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Study Title and Description

Effect of coffee on endothelial function in healthy subjects: the role of caffeine.



Key Questions Addressed
1 For [population], is caffeine intake above [exposure dose], compared to intakes [exposure dose] or less, associated with adverse effects on cardiovascular outcomes?
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Primary Publication Information
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TitleData
Title Effect of coffee on endothelial function in healthy subjects: the role of caffeine.
Author CM Papamichael,KA Aznaouridis,EN Karatzis,KN Karatzi,KS Stamatelopoulos,G Vamvakou,JP Lekakis,ME Mavrikakis,
Country
Year 2005
Numbers

Secondary Publication Information
There are currently no secondary publications defined for this study.


Extraction Form: Cardiovascular Design
Design Details
Question... Follow Up Answer Follow-up Answer
What outcome is being evaluated in this paper? Cardiovascular
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What is the objective of the study (as reported by the authors)? In the present randomized placebo-controlled cross-over study, we sought to investigate whether caffeine affects endothelial function in apparently healthy individuals.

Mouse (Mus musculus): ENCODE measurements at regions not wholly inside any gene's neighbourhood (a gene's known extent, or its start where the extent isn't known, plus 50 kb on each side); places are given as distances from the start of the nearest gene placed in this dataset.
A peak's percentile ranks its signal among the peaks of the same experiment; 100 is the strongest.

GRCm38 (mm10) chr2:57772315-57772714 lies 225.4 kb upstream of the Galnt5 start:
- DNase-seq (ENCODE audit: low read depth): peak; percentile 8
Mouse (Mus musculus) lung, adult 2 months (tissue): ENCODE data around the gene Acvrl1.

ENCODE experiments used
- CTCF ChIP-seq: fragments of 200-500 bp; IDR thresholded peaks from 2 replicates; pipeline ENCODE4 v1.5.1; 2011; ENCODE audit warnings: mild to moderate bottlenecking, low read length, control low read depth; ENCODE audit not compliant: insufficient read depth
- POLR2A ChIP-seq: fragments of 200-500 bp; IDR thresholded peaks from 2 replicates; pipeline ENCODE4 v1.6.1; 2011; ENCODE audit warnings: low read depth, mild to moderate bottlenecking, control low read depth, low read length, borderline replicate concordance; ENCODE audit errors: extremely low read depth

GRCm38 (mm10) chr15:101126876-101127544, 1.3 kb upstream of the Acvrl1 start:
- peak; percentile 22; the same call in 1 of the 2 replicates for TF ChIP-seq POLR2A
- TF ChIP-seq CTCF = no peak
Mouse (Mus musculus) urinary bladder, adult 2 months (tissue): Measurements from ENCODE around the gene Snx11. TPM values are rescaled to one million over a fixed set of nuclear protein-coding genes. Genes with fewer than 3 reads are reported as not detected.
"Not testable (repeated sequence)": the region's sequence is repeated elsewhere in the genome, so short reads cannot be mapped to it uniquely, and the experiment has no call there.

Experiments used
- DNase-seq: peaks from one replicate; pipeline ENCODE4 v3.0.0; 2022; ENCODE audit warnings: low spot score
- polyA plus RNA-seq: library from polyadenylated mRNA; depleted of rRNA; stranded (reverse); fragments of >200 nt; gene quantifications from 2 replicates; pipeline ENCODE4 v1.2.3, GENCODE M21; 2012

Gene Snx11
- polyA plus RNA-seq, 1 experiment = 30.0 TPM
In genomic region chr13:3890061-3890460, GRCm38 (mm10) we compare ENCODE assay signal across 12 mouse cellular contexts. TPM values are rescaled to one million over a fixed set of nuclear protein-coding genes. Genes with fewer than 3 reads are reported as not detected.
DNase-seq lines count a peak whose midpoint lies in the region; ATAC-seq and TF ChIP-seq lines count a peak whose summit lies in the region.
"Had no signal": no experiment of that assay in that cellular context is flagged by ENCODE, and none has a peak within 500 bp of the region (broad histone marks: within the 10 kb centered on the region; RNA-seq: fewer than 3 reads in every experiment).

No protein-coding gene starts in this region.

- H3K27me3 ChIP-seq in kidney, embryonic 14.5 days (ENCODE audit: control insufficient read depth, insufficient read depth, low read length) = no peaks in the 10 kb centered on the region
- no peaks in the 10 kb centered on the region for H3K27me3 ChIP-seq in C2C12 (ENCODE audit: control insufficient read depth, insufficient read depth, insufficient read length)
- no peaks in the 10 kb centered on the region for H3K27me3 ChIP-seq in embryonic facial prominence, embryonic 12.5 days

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Provide a general description of the methods as reported by the authors. Information should be extracted based on relevance to the SR (i.e., caffeine related methods) Study population We studied 17 healthy young adults (mean age, 28.9 years; range, 25–38; nine men), who were recruited among the personnel of our hospital. All volunteerswere regular, but non-heavy, coffee consumers (they used to drink at least one, but no more than two cups, of coffee daily), nonsmokers and had a body mass index <30 kg/m2. None had a history of arterial hypertension, diabetes mellitus or hypercholesterolaemia, or was on vasoactivemedications or vitamin supplementation. All female participants excluded use of birth-control pills and were examined during the follicular phase of menstrual cycle. Each study day was preceded by a 12–24 h period of abstinence from coffee, tea, cola, alcohol and flavonoid-containing beverages. Study Design: Assessment of Endothelial Function The study was carried out using a randomized single-blind (operator) placebo-controlled cross-over design. All participants were examined in the morning on two separate days in a quiet temperature-controlled room after an overnight fast. During the first study day, after a rest period of 15 min, endothelial function was estimated by the endothelium-dependent FMD (flow-mediated dilatation) of the right brachial artery. A high-resolution linear array ultrasonic transducer (128 XP; Acuson, Mountain View, CA, U.S.A.) was used. The volunteers were then randomized to either drink a cup of freshly brewed caffeine-containing instant coffee (80 mg of caffeine), followed by drinking 200 ml of water, or the corresponding decaffeinated beverage (<2 mg caffeine), which was used as a control for caffeine, and 200 ml of water. Resting and hyperaemic arterial scans were obtained 30, 60, 90 and 120 min after intake. After 2 days, all participants returned and FMD was estimated after ingestion of the opposite kind of beverage, according to the same schedule. Recorded scans were analysed by two independent observers, who were unaware of the study design and status of coffee drinking. FMD was calculated according to the equation: FMD (%) = [(hyperaemic diameter − resting diameter)/resting diameter] x 100. Systolic and diastolic BP were measured at the left brachial artery by using a mercury sphygmomanometer. Measurements were obtained 6–8 min before each brachial artery scan. Statistical Analysis Data are expressed as means +/− S.D. All variables were tested for homogeneity of variance and normal distribution using the Kolmogorov–Smirnov criterion before any statistical analysis was applied. Baseline parameters between the two sessions were compared using Student’s t test for paired measures. In order to evaluate the composite effect of the type of coffee consumed over time on the parameters of interest, an overall 5 x 2 ANOVA for repeated measures was performed [five periods (baseline, 30, 60, 90 and 120 min) x two types of beverage (caffeinated versus decaffeinated coffee)]. ANOVA for repeated measures was also performed in order to detect significant changes in variables over time within the two sessions separately. When a significant interaction occurred, the location of pairwise differences was determined by using the Bonferroni post-hoc test. A P value <0.05 was considered statistically significant.